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What is Guardianship?

Posted by Ted Hoppe | Apr 13, 2022 | 1 Comment

One of the frequent requests that I receive is for help with obtaining a guardianship for a loved one. So, when might a person need a guardian? A guardian may be necessary when a person is incapacitated. An incapacitated person is:

an adult whose ability to receive and evaluate information effectively and communicate decisions in any way is impaired to such a significant extent that he is partially or totally unable to manage his financial resources or to meet essential requirements for his physical health and safety.

In re Estate of Walterman, 116 A.3d 704 (Pa. Super. 2014)

There are two types of guardianship –

  • Guardian of the person – The guardian of the person is responsible for taking care of the incapacitated person's physical needs
  • Guardian of the Estate – The guardian of the estate is responsible for taking care of the person's financial needs.

If one person is named the Guardian of the Person and the Estate, that is considered a plenary guardianship. 

So how is a guardian appointed? The guardian is appointed by the Court after the filing of a Petition. The Court will hold a hearing where testimony is presented to establish that the person is incapacitated. This evidence must include testimony from a medical professional, usually a treating doctor, who is familiar with the person.

            As order appointing a guardian has the effect to taking away the rights of the incapacitated person. As a result, the law requires that the least restrictive means be used to assist the incapacitated person. Therefore, the Court will want to ensure that there are no other options available to care for the incapacitated person other than the guardianship. These might include:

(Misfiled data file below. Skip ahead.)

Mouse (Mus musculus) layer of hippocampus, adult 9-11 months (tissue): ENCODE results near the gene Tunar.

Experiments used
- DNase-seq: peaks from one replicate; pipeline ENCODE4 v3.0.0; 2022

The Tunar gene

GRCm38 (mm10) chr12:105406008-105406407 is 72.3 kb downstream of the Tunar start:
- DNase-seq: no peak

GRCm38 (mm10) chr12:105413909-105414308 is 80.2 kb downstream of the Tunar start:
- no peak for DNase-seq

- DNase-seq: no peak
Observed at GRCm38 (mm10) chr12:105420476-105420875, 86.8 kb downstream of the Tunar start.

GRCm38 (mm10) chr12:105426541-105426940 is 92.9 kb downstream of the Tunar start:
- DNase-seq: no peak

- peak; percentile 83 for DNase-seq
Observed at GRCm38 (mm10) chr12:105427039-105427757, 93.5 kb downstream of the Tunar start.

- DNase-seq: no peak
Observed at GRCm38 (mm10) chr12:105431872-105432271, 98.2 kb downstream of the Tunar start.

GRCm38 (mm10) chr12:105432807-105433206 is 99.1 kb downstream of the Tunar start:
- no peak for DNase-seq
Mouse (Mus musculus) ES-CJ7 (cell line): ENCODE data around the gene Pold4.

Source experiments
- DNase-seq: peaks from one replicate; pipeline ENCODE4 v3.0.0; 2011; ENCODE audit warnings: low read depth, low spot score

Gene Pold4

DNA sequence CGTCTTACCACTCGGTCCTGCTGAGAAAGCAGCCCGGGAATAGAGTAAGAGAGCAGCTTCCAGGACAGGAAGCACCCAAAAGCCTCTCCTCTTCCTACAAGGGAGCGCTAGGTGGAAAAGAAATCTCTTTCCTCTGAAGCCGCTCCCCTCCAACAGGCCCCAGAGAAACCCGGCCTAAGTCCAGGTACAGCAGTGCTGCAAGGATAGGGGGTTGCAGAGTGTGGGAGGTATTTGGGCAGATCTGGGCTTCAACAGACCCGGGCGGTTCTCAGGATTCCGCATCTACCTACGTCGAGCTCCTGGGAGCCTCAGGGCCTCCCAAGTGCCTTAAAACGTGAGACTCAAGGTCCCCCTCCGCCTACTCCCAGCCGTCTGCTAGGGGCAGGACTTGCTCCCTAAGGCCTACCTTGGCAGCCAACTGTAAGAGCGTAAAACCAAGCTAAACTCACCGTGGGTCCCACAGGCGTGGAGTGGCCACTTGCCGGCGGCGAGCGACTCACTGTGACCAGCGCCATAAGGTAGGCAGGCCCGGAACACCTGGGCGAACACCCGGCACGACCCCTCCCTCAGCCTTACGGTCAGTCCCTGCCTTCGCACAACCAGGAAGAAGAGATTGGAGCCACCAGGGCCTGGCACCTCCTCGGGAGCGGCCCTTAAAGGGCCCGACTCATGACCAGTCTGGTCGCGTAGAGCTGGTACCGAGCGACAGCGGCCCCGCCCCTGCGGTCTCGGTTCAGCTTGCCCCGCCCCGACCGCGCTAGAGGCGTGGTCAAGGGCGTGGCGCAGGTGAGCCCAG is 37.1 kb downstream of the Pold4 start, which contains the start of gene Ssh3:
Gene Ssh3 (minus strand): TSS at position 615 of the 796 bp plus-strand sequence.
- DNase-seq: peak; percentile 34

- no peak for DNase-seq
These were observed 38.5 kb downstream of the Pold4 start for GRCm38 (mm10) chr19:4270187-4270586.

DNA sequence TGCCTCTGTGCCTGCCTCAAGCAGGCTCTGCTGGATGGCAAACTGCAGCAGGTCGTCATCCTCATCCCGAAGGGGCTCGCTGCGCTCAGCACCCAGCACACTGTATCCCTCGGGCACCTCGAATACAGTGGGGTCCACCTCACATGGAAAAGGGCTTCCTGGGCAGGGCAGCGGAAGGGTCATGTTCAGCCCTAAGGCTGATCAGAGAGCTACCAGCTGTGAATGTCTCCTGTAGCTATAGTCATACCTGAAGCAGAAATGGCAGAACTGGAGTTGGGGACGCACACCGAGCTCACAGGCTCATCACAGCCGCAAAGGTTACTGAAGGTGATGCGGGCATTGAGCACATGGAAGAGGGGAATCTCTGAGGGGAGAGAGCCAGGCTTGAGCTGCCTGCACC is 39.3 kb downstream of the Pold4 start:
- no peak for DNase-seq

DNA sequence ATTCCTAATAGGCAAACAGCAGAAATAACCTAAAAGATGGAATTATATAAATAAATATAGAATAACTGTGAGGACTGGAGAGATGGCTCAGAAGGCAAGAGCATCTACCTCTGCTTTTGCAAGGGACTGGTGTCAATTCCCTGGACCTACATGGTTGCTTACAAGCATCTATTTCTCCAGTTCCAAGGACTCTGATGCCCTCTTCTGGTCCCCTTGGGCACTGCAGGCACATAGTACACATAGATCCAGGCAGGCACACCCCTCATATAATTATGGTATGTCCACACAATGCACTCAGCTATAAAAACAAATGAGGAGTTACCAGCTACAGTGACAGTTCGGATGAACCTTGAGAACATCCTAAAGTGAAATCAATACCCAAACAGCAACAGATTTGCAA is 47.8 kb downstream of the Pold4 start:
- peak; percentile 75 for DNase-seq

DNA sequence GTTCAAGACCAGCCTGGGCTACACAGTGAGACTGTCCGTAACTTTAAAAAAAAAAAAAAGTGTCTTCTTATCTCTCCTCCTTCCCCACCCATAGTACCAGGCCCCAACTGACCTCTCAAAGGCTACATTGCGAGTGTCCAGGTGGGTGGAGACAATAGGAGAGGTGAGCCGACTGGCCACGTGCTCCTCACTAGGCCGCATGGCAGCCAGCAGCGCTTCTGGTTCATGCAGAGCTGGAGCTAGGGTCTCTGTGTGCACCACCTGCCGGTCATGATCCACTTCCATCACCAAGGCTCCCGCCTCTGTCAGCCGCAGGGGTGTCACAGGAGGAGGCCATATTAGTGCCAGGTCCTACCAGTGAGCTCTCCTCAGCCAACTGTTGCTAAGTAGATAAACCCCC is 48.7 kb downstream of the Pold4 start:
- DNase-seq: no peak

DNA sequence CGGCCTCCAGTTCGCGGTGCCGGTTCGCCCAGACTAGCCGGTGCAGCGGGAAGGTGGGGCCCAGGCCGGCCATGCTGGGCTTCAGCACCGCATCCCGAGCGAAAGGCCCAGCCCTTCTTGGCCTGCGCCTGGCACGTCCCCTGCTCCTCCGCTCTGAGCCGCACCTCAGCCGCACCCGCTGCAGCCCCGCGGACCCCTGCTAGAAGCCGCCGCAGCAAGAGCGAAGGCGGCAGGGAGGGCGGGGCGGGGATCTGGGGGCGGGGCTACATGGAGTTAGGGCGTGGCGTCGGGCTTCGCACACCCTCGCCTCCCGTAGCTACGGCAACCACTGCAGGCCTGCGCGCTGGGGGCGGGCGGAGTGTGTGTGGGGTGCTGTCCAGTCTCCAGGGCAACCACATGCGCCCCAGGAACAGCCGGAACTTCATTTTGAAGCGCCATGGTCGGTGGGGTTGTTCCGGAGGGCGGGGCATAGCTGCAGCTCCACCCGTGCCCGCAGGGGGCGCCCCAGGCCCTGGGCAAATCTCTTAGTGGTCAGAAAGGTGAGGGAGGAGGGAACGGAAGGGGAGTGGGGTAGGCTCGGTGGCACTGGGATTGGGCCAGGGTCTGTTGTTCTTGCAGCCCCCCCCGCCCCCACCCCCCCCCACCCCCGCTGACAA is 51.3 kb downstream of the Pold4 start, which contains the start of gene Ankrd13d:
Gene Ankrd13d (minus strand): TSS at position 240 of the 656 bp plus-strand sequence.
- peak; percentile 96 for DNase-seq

• Family members who are already caring for the incapacitate person
  • A Durable General Power of Attorney which authorizes someone to act as the Agent for the incapacitated person and make decisions about healthcare and finances
  • Healthcare Power of Attorney
  • Limited guardianship

If you would like to discuss whether a guardianship might be appropriate for a loved one, please contact L. Theodore Hoppe, Jr., Esquire – Attorney at Law.

About the Author

Ted Hoppe

Hi, my name is Ted Hoppe and I have been an attorney in Pennsylvania for more than 30 years. One of the things I enjoy best about being an attorney is meeting and getting to know the clients who come to my office. I have been privileged to build long-term relationships with many of these clients and am honored that they come back to me for advice when legal issues arise in their lives. Many of them have also referred their families and friends to me for legal services which, frankly, is the best thanks an attorney can get.


Lily Reply

Posted Feb 15, 2023 at 20:07:30

Thanks for explaining about how following the filing of a Petition, the Court appoints the guardian, and the person’s incapacity will be proven by testimony during a hearing before the court. One of my mother’s sisters and her husband are abusing my grandma, who has dementia, by taking whatever she has and giving it to them. I believe that before she takes any action, my mother should consult with a guardianship lawyer. In this manner, she has a lawyer at her disposal to support all of her defenses.

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